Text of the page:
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CHRIS DUFRESNE / ON COLLEGE FOOTBALL

The more they stay the same in the BCS

A four-year contract with ESPN extends the status quo through the 2014 bowl games. As much as the public clamors for change, the power conferences find strange sense of stability in insanity.

April 23, 2009|CHRIS DUFRESNE

Important decisions were made this week in collegiate athletics -- none involving football.

An NCAA panel, for example, declared beach volleyball an official women's sport beginning in 2010-11.

The NCAA will call it "sand" volleyball, apparently out of respect for landlocked universities.

It will debut the same year the Bowl Championship Series unveils its same old thing: a four-year contract with ESPN extending the status quo through the 2014 bowl games.

Change, to the BCS, is something you find beneath couch cushions.

The Mountain West Conference, still bent Utah went 13-0 last year and couldn't play for a national title, made a kitchen-sink presentation to scrap the BCS and replace it with an eight-team playoff assembled by a 12-person committee.

It landed with a thud.

Other BCS commissioners listened respectfully and, as far as we know, none laughed out loud.

The commissioners will revisit the Mountain West's proposal in June after it has been properly vetted (translation: rejected) by college presidents.

When the gavel sounds to end this week's annual BCS meetings in Pasadena -- held here because the Rose Bowl is playing host to next season's national title game -- the exit lyric could be Billy Joel's "I love you just the way you are."

As much as the public clamors for it, change is the last thing the power (conference) brokers want.

College football has never been more popular or controversial -- a double-barreled dose of insanity and, weirdly, stability.

"It will always have some controversy," John Swofford, BCS coordinator and Atlantic Coast Conference commissioner, said Wednesday. "I don't know of a system that wouldn't have some controversy."

Other than the occasional Mountain West dust-up -- this, too, shall fail -- the BCS has never been more resolute.

Sen. Orrin Hatch (R-Utah) has vowed to hold fall hearings on the legality of the BCS (note the correlation between his state and the school that got "jobbed" last year).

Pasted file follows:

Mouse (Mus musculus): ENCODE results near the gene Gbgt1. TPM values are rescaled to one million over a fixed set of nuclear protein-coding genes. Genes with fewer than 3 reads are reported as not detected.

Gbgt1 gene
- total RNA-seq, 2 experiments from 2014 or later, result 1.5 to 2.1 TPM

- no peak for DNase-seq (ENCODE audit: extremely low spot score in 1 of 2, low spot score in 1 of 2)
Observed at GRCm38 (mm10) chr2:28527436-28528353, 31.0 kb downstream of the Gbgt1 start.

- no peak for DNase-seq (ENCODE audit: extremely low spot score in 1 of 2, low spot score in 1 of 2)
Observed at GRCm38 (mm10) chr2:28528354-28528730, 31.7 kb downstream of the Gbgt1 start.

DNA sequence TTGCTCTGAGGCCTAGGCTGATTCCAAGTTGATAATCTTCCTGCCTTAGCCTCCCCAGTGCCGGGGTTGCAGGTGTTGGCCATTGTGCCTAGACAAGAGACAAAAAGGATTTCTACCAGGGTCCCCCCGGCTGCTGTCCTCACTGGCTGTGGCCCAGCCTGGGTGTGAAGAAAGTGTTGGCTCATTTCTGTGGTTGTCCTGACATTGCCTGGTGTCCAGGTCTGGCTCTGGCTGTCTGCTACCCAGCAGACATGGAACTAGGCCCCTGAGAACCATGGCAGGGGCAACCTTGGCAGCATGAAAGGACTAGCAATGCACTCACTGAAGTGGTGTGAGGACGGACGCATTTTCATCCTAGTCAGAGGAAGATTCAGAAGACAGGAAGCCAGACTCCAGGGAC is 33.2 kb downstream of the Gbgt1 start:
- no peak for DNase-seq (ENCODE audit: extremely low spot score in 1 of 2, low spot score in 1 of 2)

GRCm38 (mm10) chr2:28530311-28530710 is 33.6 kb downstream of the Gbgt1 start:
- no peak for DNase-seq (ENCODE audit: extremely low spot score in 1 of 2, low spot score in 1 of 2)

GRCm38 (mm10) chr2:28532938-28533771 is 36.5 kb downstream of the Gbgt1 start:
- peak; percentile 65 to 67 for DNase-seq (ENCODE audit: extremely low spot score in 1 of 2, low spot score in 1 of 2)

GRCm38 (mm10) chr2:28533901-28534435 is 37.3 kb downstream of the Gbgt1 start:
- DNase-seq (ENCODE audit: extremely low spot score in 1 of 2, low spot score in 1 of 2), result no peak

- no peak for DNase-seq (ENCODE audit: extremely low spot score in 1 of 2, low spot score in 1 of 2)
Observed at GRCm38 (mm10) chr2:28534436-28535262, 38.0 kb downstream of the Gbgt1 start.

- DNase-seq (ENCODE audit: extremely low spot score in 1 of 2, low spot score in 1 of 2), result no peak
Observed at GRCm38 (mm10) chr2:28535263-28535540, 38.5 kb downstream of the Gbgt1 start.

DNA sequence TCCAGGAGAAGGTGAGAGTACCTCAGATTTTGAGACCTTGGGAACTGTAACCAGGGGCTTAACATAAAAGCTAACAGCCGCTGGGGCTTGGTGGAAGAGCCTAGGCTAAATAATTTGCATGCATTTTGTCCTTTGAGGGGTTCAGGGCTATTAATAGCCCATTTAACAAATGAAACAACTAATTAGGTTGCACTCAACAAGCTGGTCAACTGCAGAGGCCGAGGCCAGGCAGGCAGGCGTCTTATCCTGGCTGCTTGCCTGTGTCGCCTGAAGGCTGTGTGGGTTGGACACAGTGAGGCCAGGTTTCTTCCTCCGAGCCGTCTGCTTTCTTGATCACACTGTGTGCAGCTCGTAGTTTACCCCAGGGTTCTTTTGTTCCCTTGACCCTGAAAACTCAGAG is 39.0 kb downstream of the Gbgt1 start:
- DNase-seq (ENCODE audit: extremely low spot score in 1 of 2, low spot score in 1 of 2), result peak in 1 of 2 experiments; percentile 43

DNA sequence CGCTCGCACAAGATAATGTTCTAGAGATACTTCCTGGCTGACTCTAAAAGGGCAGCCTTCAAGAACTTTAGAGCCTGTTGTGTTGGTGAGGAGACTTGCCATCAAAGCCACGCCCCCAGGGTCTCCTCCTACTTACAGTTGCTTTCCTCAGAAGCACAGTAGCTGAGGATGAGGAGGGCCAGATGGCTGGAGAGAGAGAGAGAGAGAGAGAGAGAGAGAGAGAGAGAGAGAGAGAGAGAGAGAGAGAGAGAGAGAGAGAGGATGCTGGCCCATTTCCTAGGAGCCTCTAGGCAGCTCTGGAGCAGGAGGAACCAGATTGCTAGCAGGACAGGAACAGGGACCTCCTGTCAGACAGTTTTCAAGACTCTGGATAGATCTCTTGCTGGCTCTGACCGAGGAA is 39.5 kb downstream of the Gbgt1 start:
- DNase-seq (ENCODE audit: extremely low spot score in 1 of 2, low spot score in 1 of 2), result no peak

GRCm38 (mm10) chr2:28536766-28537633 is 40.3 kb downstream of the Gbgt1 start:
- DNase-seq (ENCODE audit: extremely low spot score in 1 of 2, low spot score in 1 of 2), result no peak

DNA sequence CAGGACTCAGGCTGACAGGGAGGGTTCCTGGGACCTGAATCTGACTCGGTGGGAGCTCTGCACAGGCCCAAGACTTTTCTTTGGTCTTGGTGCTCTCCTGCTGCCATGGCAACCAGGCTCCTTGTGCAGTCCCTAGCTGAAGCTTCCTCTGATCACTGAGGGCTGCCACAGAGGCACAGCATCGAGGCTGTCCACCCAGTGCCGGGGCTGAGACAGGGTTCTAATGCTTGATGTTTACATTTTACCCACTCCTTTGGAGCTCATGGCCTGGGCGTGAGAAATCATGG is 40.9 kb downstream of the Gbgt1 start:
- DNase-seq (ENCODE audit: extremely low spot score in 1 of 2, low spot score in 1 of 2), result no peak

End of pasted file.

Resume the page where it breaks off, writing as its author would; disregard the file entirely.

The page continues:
It was hot in Pasadena this week, but I didn't see a drop of sweat dripping from any commissioner's forehead.

The BCS survived congressional threats long before Hatch ever thought Utah football might go 13-0.

It was the congressional threat of 2004 that quelled the antitrust argument.

With Tulane President Scott Cowen manning the megaphone for the five "have-not" major conferences, including his Conference USA, the BCS absorbed the five leagues and everyone walked away happy.

"We should no longer talk about two sides," Cowen said after BCS peace was made. "We are one side."

There's a simple reason the six power conferences earn a disproportionate share of television revenue: Networks would rather air Ohio State-Michigan than Akron-Bowling Green.

Thanks to Cowen's fight, the BCS cut the little guys in. It added a fifth game to open two more at-large access spots. It assured a major bowl bid to any school from outside the Big Six conferences if it finished ranked in the top 12.

Four times since 2004 a "mid-major" has advanced to a BCS game: Utah (twice), Boise State and Hawaii.

The Mountain West and others have willingly waded in the BCS revenue stream.

Utah is in the BCS, and has two $4-million-plus checks to prove it.

The 12-year-old system that chooses the national title-game participants by using a standings formula has had some hilarious hiccups.

Since 2005, however, when the Harris Index replaced the Associated Press poll, the BCS standings formula has not been tweaked.

"That has added to the stability," Swofford said. "That's what you like to see with a relatively new entity."

Change?

ESPN just agreed to pay the BCS $500 million, starting in 2011, not to change.

Utah did get a raw deal last year, but it was ransacked by an indiscriminate and flawed formula that allows only two schools to ever finish ranked No. 1 and No. 2.

Utah, you could argue, was not undone by a cartel.

In 2004, Auburn finished undefeated and had to watch USC and Oklahoma play for the BCS title. Auburn toils in the beastly Southeastern Conference, which has produced four BCS champions since 2003.

That was unfair too, but probably not illegal.

If you're not a fan of the BCS, no news this week was not good news.

The BCS, gulp: it may outlive you.

--

chris.dufresne@latimes.com

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